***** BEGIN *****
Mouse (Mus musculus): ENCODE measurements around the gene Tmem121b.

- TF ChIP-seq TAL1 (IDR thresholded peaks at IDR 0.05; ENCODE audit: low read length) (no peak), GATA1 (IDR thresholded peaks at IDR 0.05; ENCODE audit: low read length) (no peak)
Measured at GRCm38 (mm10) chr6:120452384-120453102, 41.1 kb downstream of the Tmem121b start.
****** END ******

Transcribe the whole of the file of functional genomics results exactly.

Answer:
Mouse (Mus musculus): ENCODE measurements around the gene Tmem121b.

- TF ChIP-seq TAL1 (IDR thresholded peaks at IDR 0.05; ENCODE audit: low read length) (no peak), GATA1 (IDR thresholded peaks at IDR 0.05; ENCODE audit: low read length) (no peak)
Measured at GRCm38 (mm10) chr6:120452384-120453102, 41.1 kb downstream of the Tmem121b start.